A landlord who failed to comply with improvement notices for a vulnerable tenant and threatened to evict her if the improvements were too costly has been fined £2,000 by magistrates.
Michael Farrar, of Airmyn, pleaded guilty at Hull Magistrates' Court to the non-compliance of a Housing Act notice served under sections 11 and 12 of the Housing Act 2004.
The case was brought to court by East Riding of Yorkshire council's private sector housing team following a complaint in December 2019 from a tenant living in a property in Goole.
An inspection was undertaken in January 2020 following a complaint the tenant had made to the council of disrepair.
The property is a one bedroom first floor flat located above a food shop. Multiple hazards were identified during this inspection including excess cold (an insufficient heating system and a window that was difficult to close) and fire (lack of a necessary escape window from the bedroom, lack of a required interlinked alarm system and no evidence of sufficient fire protection from the commercial property below).
Farrar failed to provide a timescale to undertake the necessary repairs despite repeated requests, he also threatened to evict the tenant if the work was too expensive. With the onset of the Coronavirus pandemic, he then used this as a reason not to send contractors to the property because of the tenant's ill health.
Following discussions with the tenant she made it clear that she would like for works to be undertaken and as such the decision was taken to serve notice. Improvement notices were then served requiring works to be carried out to reduce the category 1 (Excess Cold) and category 2 (Fire) hazards. These notices were not appealed.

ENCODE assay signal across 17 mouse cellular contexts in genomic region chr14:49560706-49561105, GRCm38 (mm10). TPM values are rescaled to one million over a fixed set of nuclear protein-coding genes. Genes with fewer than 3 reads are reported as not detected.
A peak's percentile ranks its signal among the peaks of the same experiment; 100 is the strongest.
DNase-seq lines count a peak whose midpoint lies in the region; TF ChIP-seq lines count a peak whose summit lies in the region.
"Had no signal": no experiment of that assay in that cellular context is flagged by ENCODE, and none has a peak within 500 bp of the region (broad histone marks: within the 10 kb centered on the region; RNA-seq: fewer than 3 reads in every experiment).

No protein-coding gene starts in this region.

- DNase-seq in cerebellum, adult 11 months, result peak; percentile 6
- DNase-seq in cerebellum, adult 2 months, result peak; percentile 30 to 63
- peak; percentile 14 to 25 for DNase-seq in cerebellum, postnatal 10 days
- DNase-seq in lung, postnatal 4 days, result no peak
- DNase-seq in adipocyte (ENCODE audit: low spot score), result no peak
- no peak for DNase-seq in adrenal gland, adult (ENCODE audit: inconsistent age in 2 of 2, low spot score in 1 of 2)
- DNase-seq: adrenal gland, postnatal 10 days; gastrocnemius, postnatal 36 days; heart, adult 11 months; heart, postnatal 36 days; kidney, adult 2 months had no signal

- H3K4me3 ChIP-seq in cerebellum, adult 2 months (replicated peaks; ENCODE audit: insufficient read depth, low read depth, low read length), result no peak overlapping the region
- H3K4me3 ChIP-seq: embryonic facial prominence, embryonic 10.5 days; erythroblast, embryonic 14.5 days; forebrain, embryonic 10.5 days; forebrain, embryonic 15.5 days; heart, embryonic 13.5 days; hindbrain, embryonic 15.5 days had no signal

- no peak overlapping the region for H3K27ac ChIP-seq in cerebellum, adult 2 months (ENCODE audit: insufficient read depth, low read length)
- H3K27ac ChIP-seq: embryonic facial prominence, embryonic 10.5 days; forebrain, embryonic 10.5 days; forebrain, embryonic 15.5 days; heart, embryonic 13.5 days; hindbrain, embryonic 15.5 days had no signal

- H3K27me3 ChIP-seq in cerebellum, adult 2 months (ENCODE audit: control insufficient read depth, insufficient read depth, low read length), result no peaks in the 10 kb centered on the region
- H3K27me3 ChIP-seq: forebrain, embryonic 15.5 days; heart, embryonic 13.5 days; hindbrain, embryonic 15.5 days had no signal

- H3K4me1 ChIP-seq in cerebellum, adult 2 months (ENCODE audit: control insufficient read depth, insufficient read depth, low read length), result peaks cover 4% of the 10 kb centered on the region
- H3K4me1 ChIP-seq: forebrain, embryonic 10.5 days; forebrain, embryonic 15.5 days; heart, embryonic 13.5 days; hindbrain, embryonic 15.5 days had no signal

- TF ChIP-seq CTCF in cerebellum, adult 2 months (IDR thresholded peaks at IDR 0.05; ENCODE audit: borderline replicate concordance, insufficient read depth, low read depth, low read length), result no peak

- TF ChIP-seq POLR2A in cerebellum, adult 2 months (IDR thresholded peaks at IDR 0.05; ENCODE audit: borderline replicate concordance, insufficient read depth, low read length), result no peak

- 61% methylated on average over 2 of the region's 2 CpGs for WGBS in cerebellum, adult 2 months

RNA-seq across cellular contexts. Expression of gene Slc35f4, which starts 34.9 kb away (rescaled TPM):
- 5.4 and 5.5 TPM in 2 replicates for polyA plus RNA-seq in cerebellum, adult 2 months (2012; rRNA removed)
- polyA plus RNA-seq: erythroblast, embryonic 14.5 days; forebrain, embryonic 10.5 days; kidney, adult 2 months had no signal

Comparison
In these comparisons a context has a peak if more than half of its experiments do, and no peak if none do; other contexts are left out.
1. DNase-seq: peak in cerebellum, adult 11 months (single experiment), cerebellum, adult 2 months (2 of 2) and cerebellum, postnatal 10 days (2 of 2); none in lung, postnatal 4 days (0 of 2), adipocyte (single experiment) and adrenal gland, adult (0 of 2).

The council says sufficient timescales were given to allow for any potential delays due the Coronavirus pandemic. Despite this, after the notices expired the property was revisited and only a small proportion of the works required had been completed.
Farrar was fined a total of £2,000, has to pay a victim surcharge of £190 and full costs of £1,709.70 - a total of £3,899.70.
Chris Dunnachie, private sector housing manager at East Riding of Yorkshire Council, says: "Officers had on several occasions informed Mr. Farrar that he needed to make essential legal repairs to the property which he chose to ignore.
"This is a timely reminder to landlords of their responsibilities to ensure their properties are safe and kept in good order to prevent potential harm to tenants and their families and ultimately prevent the necessity of enforcement action."
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